Dr. Yue Zhao is a senior principal researcher, the project leader of Functional Polymer Project in the Department of Advanced Functional Materials Research at Takasaki Advanced Radiation Research Institute, QST. She obtained her PhD from the University of Science and Technology of China (USTC) in 2003. Following a postdoctoral stay at Kyoto University with Prof. Takeji Hashimoto, she started her academic career at Japan Atomic Energy Agency (Current: QST) in 2006. Her current research interests focus on the visualization of polymer electrolyte membranes structures by Small-angle Neutron & X-ray scattering, simulation and imaging techniques, and the establishment of the improved design rules for high-performance functional polymer materials through structure-designing and materials informatics.

Dr. Yasunari Maekawa is the Director General of Takasaki Advanced Radiation Research Institute, QST. He obtained his PhD from the University of Tokyo in 1991. After postdoctoral researches at IBM, Almaden Research Center and University of Wisconsin, Madison, he joined Hitachi Co. Ltd, Hitachi Research Laboratory in 1994. He moved to Japan Atomic Energy Research Institute (Current: QST) in 1998. He is a Vice-Chairperson of Japanese Society of Radiation Chemistry (2018- ). At QST, he focused on R&D of polymer electrolyte membranes for fuel cells by radiation-induced graft polymerization and structural analysis using X-rays and neutron scattering techniques. His current research interests include materials informatics and statistical experimental design to establish highly efficient R&D processes for novel polymer functional materials.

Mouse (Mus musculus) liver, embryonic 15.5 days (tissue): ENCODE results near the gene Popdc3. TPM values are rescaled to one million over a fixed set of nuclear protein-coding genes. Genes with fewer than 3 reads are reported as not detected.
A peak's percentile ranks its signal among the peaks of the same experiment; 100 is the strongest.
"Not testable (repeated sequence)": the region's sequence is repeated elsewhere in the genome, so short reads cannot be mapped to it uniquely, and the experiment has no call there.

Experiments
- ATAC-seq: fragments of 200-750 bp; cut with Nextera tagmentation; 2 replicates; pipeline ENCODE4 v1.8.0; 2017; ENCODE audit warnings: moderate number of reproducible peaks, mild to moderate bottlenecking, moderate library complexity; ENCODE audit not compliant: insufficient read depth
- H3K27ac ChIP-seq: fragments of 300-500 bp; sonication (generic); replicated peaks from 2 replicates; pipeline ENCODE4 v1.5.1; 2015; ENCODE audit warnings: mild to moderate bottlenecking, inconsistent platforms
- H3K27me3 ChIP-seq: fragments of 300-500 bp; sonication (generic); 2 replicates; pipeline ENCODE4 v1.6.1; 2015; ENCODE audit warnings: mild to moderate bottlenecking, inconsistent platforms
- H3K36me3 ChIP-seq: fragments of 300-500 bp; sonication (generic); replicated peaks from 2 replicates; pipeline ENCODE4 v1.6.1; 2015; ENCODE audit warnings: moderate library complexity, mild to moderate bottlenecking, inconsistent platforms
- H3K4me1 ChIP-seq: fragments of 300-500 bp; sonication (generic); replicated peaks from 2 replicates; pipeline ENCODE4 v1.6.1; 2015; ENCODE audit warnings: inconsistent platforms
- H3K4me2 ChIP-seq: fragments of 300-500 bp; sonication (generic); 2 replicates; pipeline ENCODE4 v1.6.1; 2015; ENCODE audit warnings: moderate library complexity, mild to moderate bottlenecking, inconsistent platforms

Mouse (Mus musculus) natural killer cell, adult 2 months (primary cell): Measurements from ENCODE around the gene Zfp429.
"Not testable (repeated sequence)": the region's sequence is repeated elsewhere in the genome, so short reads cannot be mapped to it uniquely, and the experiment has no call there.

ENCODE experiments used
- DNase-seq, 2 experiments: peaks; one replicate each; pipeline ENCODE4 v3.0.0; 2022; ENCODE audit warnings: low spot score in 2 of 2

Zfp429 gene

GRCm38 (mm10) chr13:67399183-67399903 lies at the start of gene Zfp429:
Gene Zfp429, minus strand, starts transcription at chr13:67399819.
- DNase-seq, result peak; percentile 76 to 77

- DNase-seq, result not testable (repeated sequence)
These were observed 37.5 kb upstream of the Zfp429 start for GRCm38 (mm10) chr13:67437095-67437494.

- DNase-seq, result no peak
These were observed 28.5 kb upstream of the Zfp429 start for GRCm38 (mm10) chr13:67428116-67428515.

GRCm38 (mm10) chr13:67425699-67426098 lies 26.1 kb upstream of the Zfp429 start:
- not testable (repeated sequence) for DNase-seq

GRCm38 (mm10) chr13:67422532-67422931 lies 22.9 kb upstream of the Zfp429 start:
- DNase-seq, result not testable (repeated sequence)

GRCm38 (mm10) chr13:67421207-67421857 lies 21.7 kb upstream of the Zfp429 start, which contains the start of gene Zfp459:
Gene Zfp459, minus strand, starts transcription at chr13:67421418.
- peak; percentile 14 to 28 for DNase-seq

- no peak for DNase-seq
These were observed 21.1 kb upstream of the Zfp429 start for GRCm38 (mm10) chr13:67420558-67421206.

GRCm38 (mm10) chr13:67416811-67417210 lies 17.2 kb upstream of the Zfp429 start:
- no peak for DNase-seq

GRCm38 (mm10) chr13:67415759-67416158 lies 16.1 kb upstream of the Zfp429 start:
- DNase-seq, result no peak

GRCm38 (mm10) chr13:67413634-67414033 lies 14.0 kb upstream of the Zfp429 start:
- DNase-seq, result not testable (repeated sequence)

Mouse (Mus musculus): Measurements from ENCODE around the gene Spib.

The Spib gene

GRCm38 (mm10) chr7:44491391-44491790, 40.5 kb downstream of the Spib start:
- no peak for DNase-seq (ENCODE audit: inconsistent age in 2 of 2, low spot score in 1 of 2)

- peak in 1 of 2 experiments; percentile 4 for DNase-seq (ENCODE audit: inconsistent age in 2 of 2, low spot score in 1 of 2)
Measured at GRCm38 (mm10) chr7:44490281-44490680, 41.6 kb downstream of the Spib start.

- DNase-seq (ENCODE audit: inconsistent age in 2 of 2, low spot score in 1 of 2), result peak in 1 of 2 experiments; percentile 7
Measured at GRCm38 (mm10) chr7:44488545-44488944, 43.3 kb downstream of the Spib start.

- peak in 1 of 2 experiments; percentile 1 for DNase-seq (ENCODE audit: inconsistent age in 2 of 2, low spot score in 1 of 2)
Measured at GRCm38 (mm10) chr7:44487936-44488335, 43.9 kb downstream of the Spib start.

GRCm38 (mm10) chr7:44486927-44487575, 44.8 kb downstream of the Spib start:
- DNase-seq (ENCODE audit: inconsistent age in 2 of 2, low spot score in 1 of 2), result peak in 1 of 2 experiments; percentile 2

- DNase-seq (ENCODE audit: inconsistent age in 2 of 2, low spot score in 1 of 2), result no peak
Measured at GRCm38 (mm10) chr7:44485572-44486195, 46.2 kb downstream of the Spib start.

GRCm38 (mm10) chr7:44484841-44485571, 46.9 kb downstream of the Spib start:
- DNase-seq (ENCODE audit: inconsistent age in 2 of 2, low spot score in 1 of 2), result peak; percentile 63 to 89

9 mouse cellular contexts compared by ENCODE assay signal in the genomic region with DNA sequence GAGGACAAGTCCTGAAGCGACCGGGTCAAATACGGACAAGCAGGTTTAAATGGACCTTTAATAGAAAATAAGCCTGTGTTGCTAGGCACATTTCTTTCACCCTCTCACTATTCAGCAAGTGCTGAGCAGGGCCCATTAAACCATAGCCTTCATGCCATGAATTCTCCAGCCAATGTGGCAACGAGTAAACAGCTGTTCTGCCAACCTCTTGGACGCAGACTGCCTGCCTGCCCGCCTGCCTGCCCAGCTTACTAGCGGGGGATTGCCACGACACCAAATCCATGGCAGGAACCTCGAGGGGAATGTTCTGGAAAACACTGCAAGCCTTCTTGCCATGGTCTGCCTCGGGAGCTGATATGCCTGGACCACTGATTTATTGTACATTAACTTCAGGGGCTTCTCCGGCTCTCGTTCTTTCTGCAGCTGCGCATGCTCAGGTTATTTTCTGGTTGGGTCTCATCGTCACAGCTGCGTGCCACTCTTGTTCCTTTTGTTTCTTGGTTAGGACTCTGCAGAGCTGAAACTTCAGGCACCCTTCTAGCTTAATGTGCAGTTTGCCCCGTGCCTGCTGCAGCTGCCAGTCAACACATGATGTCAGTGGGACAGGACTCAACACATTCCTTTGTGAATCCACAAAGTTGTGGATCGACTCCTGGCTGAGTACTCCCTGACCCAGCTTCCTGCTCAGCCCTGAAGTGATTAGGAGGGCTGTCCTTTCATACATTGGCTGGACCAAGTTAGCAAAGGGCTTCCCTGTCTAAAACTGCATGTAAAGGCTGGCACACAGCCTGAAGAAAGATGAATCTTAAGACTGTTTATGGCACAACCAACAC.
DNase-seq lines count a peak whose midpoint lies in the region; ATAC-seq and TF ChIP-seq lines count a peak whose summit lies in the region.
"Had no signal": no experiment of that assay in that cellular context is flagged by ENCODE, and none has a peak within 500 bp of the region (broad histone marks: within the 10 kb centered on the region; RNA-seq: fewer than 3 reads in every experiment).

Zhao, Y., Yoshimura, K., Sawada, S., Motegi, T., Hiroki, A., Radulescu, A., & Maekawa, Y. (2022). Unique structural characteristics of graft-type proton-exchange membranes using SANS partial scattering function analysisMacromolecules, 55(16), 7100-7109.